School place appeals stories are always popular and controversial, and in recent years many councils have vowed to get tough on those who lie to get their children into good schools. But how many parents have been found to be lying? The Gloucestershire Echo used FOI to find out.
A good example of knowing the phrases councils use from the Leicester Mercury, which reports on the 200 ‘forced adoptions’ carried out by the council, taking children from natural parents to new parents elsewhere.
The Southport Visiter reports this week on the sorts of things Sefton Council pays out for – and how much. Perhaps it’s the smaller payouts which are the most surprising, such as the £7.83 given to someone who claimed a council employee had damaged their car.
Steve Dyson may not have liked it as a splash in the Metro, but the story about the number of times cops have fired guns to kill animals does demonstrate well how FOI can be used to get data which is useful to journalists.
The authors of Ventnor Blog, in the Isle of Wight, have spoken in the past about their often difficult relationship with the local newspaper, the County Press. They’ve used FOI to find out how much is spent by the council in the local newspaper. It has risen in recent years and works out at £4k a week. Of course, it isn’t actually £4k a week – it’ll fluctuate during the year, I guess. This is an interesting one for me, as the resulting report, which doesn’t carry a comment from either the County Press or the council, leaves some questions which could do with answering – where else does it advertise, what sort of advertising are we talking about, how much is compulsary advertising and what assessment has been done to determine whether it is value for money? It’s now been suggested other councils receive FOIs asking similar questions – I’d suggest if this happens, the questions I’ve proposed need asking too.
Naughty goings on at Oldham Council this week, which responded to an FOI request by the hyperlocal site Saddleworth News by releasing part of the answer via press release to all the media. Saddleworth News asked for the stats for Oldham Council’s websites, including its tourism website. Oldham Council’s press release celebrated a 6.4% increase in traffic this year – is that good? – but the actual numbers, released via FOI, show fewer than 400 people a week logging on.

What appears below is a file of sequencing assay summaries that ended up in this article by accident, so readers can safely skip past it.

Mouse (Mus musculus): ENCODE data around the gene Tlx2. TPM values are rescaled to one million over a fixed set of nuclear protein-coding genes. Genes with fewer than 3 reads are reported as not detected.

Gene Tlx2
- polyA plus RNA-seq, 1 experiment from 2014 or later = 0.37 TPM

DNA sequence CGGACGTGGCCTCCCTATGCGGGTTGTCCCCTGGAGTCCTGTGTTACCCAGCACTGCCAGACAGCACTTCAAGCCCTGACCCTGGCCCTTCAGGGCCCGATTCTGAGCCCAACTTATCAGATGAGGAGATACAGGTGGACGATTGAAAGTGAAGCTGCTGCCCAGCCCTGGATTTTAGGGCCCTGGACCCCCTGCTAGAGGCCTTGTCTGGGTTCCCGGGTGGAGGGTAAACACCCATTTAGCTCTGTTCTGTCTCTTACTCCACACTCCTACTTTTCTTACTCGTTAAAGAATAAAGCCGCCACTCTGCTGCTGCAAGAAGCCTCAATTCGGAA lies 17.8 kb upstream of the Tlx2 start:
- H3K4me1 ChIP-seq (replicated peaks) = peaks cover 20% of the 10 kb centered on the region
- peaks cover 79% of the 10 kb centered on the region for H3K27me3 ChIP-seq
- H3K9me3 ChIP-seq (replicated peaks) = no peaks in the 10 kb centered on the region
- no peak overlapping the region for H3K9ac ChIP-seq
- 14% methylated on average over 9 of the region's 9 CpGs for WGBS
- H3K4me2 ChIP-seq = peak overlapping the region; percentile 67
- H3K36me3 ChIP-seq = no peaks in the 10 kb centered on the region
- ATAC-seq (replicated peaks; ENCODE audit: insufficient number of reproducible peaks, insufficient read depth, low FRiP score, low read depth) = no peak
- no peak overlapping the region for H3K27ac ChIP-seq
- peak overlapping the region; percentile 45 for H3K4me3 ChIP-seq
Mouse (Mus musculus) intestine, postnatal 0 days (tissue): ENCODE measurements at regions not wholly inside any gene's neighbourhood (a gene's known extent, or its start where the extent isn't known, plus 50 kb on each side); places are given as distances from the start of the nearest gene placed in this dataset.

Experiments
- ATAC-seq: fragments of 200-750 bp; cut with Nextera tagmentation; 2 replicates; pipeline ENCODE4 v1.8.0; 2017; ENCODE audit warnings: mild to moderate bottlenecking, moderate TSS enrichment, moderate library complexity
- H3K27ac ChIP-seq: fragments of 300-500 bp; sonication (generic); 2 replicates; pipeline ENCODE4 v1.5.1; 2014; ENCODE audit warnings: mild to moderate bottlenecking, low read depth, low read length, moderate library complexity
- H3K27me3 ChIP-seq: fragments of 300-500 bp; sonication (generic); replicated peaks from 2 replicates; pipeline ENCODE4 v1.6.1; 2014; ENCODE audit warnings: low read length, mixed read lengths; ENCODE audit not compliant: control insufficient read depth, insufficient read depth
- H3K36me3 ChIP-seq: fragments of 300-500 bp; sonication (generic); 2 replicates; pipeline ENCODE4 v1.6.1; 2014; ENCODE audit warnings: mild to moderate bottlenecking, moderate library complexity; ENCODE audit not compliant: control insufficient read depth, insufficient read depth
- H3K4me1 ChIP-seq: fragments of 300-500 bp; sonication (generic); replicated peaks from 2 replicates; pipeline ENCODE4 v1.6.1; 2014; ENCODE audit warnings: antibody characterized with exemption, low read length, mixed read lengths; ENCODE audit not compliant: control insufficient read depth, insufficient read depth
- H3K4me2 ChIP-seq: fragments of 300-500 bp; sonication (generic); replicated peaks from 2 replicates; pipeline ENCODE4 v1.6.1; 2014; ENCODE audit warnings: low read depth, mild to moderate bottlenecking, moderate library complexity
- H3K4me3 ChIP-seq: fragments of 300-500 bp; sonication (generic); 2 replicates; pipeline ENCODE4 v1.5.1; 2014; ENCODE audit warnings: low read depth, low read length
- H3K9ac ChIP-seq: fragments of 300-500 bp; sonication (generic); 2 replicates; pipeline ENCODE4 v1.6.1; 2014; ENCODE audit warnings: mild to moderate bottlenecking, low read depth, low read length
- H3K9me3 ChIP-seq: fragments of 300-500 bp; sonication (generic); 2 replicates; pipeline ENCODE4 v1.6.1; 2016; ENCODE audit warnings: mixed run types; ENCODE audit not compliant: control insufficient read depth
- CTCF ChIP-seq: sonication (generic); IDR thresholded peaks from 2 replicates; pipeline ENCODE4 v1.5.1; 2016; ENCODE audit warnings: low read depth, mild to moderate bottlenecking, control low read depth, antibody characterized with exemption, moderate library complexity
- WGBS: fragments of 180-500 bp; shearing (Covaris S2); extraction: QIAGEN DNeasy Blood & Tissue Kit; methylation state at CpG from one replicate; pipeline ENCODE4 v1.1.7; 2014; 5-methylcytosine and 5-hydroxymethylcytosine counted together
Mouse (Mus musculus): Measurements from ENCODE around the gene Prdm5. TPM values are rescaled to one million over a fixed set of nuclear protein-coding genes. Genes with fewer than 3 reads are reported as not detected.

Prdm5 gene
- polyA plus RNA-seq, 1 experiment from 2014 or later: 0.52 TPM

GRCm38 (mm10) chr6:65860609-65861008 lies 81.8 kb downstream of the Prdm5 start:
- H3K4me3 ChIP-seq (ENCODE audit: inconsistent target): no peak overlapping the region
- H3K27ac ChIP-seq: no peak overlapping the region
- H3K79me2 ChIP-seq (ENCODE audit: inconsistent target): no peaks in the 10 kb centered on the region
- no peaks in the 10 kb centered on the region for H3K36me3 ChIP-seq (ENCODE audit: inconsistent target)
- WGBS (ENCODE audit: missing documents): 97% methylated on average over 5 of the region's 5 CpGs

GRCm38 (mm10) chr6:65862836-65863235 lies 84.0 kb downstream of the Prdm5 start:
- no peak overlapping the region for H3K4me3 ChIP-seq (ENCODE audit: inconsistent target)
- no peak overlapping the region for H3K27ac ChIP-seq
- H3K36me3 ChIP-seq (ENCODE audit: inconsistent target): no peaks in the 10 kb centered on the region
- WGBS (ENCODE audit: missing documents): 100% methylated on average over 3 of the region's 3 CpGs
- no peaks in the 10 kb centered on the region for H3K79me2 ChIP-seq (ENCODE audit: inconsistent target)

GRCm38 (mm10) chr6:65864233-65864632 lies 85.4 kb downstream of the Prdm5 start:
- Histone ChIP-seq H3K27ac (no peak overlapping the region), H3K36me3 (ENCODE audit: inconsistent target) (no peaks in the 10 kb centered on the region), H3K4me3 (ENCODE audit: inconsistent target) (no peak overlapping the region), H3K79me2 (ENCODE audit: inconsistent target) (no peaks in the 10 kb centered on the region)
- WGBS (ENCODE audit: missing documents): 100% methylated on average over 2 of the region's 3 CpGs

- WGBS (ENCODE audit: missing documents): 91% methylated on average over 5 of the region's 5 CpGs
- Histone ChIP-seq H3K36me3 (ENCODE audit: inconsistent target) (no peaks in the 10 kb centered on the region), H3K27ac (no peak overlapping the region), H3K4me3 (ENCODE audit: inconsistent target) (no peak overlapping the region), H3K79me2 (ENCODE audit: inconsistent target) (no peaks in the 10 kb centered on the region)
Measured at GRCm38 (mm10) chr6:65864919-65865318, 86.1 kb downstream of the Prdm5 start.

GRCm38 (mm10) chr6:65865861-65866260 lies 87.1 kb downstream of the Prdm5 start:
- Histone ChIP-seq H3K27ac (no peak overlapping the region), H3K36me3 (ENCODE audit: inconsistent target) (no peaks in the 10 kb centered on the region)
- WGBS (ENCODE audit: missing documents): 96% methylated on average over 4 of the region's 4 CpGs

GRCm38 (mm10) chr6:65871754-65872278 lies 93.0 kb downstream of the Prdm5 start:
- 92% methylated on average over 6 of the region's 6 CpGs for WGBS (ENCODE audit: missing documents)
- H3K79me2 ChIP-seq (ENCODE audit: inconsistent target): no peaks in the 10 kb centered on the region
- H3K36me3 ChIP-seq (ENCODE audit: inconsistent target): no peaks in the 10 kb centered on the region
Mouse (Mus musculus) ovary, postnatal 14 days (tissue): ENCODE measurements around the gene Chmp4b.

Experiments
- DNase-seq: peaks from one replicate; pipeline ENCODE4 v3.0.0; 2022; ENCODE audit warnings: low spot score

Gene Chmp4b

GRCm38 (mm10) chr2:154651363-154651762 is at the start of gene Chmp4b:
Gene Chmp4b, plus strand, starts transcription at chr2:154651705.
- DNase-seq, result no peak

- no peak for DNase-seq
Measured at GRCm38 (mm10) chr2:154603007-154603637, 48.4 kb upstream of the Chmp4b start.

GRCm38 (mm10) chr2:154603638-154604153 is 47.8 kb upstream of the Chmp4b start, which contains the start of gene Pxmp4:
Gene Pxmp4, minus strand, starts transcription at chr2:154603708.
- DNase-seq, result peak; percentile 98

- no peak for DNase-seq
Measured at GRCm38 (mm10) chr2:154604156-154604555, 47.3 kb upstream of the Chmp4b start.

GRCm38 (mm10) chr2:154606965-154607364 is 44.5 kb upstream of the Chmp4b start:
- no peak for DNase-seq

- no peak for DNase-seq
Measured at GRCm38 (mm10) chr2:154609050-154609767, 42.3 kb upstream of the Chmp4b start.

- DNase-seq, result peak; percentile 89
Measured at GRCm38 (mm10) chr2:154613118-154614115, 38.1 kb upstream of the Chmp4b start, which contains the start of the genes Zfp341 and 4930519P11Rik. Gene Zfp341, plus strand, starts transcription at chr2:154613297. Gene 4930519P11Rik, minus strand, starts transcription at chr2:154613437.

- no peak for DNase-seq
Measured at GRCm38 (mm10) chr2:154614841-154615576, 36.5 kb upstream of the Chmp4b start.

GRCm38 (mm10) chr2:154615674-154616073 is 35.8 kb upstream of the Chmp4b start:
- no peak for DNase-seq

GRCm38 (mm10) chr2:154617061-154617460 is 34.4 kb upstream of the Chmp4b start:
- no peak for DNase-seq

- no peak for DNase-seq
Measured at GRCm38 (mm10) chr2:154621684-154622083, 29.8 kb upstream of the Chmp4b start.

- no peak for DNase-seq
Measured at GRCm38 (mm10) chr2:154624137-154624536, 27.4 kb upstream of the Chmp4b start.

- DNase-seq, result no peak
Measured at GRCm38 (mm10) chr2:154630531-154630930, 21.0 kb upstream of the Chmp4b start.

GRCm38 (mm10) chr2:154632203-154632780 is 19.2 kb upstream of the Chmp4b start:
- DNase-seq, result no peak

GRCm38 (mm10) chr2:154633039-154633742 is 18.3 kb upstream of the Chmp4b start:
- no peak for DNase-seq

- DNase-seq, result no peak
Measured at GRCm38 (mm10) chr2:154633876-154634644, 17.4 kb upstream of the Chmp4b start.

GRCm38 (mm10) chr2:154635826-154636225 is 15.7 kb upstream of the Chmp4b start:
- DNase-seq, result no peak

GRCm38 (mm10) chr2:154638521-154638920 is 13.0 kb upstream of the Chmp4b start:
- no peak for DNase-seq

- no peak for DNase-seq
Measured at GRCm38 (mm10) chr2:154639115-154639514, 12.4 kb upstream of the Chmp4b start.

Councils often fight tooth and nail for the right to host big events to ensure they attract more visitors. But what’s the cost? The Evening Gazette in Middlesbrough reports that through FOI, it has emerged Hartlepool Council spent £4million to attract and run a Tall Ships event – of which £800,000 hasn’t been covered by external sponsorship.
A random story in the Cotswold Journal about the £50 budget for chocolate allocated by a council for prizes to staff who turned their computer monitors off at night. It’s an energy saving drive, apparently. Whatever happened to being able to tell people to do something?
Remember Second Life, the virtual reality other world which was going to take over our lives? Yes, I’d forgotten about it too. But Tameside blogger Liam Billington hadn’t forgotten Tameside Council’s excitement at buying a presence in Second Life. The cost, and what it was spent on, is revealed thanks to his FOI, which was reported in the Manchester Evening News, amongst others.
Police seem to have a broad canvas to work with when fining people for not being in control of their vehicle – remember the apple saga in Newcastle? The Coventry Telegraph has found out that holding a piece of paper at the wheel can also get you a fine too.